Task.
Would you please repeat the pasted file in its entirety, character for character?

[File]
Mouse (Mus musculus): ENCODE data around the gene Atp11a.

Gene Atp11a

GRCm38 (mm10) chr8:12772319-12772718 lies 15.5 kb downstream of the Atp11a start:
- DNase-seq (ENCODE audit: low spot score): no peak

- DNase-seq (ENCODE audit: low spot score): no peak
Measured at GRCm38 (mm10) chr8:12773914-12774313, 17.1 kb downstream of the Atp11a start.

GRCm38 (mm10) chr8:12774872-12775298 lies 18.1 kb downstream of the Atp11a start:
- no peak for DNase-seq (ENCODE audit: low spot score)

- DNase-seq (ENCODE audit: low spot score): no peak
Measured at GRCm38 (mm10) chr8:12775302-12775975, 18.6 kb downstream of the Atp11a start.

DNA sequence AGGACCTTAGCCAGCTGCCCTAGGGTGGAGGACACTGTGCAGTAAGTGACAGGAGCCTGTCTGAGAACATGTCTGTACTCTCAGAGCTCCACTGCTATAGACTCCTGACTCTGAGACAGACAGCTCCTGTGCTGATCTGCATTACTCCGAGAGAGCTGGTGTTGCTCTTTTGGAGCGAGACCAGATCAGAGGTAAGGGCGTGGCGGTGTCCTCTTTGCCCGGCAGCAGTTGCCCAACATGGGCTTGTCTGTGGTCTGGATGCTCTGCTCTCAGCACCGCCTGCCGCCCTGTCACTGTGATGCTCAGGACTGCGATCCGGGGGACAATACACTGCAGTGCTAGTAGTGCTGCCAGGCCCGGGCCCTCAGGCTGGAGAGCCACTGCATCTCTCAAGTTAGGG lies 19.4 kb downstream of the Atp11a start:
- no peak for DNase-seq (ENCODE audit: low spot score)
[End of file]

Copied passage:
Mouse (Mus musculus): ENCODE data around the gene Atp11a.

Gene Atp11a

GRCm38 (mm10) chr8:12772319-12772718 lies 15.5 kb downstream of the Atp11a start:
- DNase-seq (ENCODE audit: low spot score): no peak

- DNase-seq (ENCODE audit: low spot score): no peak
Measured at GRCm38 (mm10) chr8:12773914-12774313, 17.1 kb downstream of the Atp11a start.

GRCm38 (mm10) chr8:12774872-12775298 lies 18.1 kb downstream of the Atp11a start:
- no peak for DNase-seq (ENCODE audit: low spot score)

- DNase-seq (ENCODE audit: low spot score): no peak
Measured at GRCm38 (mm10) chr8:12775302-12775975, 18.6 kb downstream of the Atp11a start.

DNA sequence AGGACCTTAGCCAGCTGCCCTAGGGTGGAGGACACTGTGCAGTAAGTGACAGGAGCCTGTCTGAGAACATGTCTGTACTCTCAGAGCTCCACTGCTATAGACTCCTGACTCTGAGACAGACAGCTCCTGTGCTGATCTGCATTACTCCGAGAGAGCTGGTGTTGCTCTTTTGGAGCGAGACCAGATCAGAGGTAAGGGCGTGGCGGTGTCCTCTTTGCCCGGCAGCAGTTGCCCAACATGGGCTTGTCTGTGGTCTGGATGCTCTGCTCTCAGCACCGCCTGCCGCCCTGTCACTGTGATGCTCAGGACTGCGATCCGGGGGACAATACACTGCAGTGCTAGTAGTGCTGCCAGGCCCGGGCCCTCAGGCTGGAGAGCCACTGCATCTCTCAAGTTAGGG lies 19.4 kb downstream of the Atp11a start:
- no peak for DNase-seq (ENCODE audit: low spot score)